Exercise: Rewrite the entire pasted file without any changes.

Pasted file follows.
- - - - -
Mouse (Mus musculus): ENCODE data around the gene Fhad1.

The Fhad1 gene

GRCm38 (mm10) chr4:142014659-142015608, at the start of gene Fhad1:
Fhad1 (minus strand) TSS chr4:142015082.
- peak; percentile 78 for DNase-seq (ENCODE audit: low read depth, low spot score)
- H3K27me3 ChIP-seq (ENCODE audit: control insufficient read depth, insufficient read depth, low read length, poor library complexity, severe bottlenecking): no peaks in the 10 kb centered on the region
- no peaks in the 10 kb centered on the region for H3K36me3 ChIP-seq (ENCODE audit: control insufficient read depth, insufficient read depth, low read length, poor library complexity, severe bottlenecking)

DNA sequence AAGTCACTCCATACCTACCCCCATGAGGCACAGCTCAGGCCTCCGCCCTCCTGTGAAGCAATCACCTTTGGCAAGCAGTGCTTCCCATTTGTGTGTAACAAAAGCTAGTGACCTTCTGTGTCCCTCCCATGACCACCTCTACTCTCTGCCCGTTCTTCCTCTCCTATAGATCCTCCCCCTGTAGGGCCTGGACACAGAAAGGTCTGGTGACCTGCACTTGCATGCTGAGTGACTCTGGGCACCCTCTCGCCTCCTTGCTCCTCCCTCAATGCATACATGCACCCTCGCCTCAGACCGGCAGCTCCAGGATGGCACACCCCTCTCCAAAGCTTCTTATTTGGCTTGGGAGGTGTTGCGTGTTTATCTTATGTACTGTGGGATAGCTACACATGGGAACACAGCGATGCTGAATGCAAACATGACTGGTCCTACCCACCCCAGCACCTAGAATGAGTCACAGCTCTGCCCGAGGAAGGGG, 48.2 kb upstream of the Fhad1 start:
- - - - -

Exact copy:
Mouse (Mus musculus): ENCODE data around the gene Fhad1.

The Fhad1 gene

GRCm38 (mm10) chr4:142014659-142015608, at the start of gene Fhad1:
Fhad1 (minus strand) TSS chr4:142015082.
- peak; percentile 78 for DNase-seq (ENCODE audit: low read depth, low spot score)
- H3K27me3 ChIP-seq (ENCODE audit: control insufficient read depth, insufficient read depth, low read length, poor library complexity, severe bottlenecking): no peaks in the 10 kb centered on the region
- no peaks in the 10 kb centered on the region for H3K36me3 ChIP-seq (ENCODE audit: control insufficient read depth, insufficient read depth, low read length, poor library complexity, severe bottlenecking)

DNA sequence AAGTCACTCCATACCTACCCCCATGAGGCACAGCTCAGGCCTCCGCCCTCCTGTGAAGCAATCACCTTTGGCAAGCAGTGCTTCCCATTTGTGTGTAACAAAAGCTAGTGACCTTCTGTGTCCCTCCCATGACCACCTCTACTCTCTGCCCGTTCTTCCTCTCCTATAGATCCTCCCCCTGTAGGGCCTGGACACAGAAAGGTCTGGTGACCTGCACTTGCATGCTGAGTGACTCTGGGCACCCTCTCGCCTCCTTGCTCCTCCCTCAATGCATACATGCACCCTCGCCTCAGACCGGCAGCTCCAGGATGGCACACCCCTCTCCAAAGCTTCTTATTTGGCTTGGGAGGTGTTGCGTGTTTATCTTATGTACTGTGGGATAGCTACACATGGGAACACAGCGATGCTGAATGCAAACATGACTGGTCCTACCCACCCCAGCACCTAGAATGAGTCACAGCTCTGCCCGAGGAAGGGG, 48.2 kb upstream of the Fhad1 start: